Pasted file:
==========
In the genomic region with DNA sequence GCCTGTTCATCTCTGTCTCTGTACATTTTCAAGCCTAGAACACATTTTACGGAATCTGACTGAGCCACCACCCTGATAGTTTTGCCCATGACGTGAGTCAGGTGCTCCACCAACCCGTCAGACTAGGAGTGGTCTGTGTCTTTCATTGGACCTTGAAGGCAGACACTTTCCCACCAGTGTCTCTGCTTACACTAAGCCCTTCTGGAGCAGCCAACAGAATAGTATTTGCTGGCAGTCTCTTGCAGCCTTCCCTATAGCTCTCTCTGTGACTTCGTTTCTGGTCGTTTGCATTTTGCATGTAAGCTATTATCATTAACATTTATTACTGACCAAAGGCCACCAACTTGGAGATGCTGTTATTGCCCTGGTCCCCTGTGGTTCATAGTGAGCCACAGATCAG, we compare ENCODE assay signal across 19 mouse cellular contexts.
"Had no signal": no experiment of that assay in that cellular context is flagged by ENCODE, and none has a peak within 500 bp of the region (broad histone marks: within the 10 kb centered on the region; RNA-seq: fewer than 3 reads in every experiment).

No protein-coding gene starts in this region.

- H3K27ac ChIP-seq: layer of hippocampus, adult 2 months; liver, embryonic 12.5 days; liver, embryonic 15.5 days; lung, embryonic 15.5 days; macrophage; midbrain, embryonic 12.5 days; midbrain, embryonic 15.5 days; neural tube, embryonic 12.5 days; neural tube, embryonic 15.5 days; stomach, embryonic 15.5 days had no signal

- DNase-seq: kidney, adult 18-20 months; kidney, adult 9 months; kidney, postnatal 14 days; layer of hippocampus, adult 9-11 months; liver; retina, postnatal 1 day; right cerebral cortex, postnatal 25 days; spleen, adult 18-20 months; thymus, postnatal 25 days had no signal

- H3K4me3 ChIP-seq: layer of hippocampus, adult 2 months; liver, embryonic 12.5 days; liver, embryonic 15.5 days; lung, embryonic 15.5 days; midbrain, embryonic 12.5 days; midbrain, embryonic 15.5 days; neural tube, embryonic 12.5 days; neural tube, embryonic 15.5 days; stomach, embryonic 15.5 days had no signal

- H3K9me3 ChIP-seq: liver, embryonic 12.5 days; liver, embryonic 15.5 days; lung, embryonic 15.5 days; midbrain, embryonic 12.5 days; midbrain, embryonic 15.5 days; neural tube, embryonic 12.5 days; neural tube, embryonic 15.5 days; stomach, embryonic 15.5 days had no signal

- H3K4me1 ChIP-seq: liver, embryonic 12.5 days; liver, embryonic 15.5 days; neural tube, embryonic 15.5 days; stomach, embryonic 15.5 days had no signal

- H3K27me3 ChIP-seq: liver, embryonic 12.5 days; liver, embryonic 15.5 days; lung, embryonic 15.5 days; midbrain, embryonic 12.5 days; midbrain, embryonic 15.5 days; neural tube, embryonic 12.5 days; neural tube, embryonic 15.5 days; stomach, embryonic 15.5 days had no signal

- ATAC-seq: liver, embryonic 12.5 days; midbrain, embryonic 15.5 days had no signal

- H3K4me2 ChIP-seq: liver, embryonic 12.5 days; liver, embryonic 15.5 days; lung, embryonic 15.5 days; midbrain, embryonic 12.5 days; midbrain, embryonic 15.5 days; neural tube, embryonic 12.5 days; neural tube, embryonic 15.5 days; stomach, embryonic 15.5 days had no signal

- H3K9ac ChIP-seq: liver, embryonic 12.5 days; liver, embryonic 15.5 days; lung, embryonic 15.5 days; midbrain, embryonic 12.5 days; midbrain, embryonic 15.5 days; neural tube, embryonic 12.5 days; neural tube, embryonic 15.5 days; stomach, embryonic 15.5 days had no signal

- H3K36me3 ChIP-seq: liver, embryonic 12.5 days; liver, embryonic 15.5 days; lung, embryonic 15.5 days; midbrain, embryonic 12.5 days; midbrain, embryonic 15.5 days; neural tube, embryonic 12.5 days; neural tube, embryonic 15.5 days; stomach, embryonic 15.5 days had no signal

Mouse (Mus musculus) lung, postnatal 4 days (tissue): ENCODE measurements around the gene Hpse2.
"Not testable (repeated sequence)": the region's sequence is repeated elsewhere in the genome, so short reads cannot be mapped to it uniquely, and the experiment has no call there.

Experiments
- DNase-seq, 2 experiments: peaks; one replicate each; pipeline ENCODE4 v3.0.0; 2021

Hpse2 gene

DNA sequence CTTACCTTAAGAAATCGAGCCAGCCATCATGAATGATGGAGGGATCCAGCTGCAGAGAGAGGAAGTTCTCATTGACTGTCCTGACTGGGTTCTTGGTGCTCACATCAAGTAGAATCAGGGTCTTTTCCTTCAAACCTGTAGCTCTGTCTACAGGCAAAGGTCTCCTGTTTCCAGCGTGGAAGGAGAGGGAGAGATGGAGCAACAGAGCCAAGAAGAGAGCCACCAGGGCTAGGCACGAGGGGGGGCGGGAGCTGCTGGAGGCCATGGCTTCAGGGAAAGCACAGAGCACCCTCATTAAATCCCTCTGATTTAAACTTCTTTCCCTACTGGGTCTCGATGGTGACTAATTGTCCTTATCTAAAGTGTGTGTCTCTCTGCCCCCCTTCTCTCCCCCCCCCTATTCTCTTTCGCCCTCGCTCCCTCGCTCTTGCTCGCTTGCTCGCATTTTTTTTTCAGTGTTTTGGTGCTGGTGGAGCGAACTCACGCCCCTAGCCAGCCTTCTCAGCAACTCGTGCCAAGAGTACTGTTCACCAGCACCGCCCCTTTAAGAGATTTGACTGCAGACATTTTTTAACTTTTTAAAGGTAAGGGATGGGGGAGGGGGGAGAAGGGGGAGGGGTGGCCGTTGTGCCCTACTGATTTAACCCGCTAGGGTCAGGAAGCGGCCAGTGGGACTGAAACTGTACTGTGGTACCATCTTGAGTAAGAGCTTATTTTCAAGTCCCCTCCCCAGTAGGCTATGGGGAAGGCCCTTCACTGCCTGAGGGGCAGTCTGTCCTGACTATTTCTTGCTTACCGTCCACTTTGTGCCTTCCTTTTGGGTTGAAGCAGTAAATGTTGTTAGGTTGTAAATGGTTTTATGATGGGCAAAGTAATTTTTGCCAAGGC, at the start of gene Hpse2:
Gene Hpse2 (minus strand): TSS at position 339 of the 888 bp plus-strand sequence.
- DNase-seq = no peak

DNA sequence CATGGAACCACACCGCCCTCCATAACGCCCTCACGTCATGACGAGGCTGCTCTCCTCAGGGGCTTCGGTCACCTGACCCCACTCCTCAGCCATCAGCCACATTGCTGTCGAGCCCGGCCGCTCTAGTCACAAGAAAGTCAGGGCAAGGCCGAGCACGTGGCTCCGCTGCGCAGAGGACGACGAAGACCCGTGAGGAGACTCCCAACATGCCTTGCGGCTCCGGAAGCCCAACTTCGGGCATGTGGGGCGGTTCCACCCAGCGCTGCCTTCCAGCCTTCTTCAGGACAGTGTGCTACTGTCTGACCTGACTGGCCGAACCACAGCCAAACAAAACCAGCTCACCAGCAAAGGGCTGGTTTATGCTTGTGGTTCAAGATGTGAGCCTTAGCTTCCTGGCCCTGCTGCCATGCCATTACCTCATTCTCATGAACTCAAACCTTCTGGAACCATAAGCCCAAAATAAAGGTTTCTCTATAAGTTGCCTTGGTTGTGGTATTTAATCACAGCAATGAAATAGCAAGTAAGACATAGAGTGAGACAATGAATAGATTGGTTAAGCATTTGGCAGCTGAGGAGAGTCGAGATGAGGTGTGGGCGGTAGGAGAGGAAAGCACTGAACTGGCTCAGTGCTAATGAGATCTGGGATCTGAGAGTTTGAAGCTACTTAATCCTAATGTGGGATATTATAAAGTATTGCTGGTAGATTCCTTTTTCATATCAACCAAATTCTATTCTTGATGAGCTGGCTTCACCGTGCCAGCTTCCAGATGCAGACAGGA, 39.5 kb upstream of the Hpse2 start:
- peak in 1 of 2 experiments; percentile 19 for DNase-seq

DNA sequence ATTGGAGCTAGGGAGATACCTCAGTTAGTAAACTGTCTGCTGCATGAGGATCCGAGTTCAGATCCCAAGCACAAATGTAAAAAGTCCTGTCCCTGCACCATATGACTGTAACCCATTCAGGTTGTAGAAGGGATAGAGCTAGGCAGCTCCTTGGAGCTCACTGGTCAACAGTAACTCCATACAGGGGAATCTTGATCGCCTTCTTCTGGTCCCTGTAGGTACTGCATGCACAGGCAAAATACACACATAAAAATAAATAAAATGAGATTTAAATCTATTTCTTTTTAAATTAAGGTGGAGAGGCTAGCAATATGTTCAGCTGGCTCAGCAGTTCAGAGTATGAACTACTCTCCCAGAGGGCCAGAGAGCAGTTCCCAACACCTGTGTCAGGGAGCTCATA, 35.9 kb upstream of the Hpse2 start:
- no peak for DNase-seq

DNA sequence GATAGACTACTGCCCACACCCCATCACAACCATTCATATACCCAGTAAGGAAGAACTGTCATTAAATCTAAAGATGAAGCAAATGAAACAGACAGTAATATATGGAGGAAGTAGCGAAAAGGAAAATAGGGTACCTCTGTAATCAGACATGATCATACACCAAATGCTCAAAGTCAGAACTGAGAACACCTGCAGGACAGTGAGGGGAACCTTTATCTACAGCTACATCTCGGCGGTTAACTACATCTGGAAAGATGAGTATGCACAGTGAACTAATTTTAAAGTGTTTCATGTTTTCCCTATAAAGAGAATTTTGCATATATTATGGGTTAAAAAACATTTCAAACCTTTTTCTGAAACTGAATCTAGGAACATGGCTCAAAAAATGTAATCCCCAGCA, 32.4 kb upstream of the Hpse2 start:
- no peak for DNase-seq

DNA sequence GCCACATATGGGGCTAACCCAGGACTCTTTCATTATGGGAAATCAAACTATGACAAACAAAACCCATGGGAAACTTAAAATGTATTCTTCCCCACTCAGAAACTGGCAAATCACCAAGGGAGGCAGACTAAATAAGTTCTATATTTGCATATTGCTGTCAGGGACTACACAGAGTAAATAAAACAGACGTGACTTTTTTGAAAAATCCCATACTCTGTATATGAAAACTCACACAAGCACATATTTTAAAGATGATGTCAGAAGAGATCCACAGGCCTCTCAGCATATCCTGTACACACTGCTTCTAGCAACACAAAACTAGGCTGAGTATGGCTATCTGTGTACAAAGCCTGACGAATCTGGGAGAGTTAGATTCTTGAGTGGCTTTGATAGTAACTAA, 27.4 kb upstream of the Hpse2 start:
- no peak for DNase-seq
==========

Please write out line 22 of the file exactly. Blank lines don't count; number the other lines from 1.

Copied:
DNA sequence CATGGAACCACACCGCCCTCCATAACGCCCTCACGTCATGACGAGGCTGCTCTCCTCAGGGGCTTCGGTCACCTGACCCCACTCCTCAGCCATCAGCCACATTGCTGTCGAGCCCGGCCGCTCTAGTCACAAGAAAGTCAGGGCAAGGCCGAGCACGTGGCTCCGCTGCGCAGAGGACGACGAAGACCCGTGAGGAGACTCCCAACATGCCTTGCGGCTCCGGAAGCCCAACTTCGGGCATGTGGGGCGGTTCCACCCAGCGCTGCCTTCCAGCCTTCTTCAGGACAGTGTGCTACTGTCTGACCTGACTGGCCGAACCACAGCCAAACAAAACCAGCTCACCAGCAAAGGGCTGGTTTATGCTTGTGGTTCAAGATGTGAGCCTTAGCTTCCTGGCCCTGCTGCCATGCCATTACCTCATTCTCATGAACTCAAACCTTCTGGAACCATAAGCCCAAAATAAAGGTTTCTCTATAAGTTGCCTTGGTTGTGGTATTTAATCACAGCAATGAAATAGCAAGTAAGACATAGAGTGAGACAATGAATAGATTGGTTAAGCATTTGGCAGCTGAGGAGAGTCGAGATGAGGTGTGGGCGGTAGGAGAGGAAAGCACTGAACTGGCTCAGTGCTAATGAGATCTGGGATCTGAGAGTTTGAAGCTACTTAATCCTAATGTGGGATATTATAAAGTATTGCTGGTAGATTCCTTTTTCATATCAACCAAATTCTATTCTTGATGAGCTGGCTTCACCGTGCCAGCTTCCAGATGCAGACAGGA, 39.5 kb upstream of the Hpse2 start: